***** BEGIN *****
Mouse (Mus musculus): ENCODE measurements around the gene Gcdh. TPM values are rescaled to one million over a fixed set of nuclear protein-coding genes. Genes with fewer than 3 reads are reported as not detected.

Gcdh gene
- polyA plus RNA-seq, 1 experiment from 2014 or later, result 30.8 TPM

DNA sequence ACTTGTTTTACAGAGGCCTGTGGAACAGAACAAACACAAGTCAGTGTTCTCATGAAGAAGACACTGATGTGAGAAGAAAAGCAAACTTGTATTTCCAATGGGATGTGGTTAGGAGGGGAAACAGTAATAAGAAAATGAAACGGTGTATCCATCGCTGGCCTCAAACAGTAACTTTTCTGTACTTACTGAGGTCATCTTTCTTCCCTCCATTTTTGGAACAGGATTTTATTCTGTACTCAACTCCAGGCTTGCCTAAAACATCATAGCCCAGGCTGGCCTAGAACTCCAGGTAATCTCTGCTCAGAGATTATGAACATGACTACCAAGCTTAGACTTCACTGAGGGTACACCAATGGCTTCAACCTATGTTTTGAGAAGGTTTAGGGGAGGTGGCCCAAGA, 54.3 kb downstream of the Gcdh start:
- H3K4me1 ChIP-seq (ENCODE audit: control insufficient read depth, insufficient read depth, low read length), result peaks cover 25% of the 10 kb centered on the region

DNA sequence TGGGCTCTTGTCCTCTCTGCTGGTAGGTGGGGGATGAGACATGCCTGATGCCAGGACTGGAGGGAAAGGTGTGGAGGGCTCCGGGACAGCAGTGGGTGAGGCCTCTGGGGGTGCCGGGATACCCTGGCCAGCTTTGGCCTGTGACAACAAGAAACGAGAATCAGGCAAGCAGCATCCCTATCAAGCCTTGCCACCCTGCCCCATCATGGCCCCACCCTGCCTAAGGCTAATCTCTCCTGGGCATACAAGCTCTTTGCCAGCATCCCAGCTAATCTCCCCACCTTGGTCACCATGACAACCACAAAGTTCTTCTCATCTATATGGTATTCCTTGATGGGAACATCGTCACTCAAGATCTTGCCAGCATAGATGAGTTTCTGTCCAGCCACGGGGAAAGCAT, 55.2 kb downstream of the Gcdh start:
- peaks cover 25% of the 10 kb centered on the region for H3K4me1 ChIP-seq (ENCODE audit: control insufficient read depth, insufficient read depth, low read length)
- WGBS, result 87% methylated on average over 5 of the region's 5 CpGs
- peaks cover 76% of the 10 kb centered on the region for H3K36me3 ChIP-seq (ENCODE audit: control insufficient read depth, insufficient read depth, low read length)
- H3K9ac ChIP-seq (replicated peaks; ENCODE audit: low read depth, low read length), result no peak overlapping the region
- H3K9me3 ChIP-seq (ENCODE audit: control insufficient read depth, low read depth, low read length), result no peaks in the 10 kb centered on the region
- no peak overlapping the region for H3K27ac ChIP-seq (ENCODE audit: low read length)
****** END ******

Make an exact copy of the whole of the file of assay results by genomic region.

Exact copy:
Mouse (Mus musculus): ENCODE measurements around the gene Gcdh. TPM values are rescaled to one million over a fixed set of nuclear protein-coding genes. Genes with fewer than 3 reads are reported as not detected.

Gcdh gene
- polyA plus RNA-seq, 1 experiment from 2014 or later, result 30.8 TPM

DNA sequence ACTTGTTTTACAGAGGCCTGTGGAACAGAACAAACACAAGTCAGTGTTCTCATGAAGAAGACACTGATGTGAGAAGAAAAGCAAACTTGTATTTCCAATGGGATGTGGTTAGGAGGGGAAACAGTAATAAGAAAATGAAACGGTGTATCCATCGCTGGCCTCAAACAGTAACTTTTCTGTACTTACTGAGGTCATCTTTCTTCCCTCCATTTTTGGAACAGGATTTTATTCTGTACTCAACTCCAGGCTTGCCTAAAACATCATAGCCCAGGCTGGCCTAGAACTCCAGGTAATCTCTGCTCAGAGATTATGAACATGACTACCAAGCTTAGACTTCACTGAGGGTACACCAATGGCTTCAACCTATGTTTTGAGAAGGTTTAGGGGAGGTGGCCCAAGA, 54.3 kb downstream of the Gcdh start:
- H3K4me1 ChIP-seq (ENCODE audit: control insufficient read depth, insufficient read depth, low read length), result peaks cover 25% of the 10 kb centered on the region

DNA sequence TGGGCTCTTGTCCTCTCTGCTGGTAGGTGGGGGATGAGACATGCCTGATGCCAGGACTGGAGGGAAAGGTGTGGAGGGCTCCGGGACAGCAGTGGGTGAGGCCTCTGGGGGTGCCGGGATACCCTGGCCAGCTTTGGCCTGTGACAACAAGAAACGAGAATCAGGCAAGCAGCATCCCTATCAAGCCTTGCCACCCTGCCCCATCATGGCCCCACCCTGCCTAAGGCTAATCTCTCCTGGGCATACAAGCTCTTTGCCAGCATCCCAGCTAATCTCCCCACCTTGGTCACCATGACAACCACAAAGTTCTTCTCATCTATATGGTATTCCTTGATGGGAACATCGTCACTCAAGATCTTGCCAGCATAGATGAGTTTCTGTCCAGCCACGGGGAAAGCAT, 55.2 kb downstream of the Gcdh start:
- peaks cover 25% of the 10 kb centered on the region for H3K4me1 ChIP-seq (ENCODE audit: control insufficient read depth, insufficient read depth, low read length)
- WGBS, result 87% methylated on average over 5 of the region's 5 CpGs
- peaks cover 76% of the 10 kb centered on the region for H3K36me3 ChIP-seq (ENCODE audit: control insufficient read depth, insufficient read depth, low read length)
- H3K9ac ChIP-seq (replicated peaks; ENCODE audit: low read depth, low read length), result no peak overlapping the region
- H3K9me3 ChIP-seq (ENCODE audit: control insufficient read depth, low read depth, low read length), result no peaks in the 10 kb centered on the region
- no peak overlapping the region for H3K27ac ChIP-seq (ENCODE audit: low read length)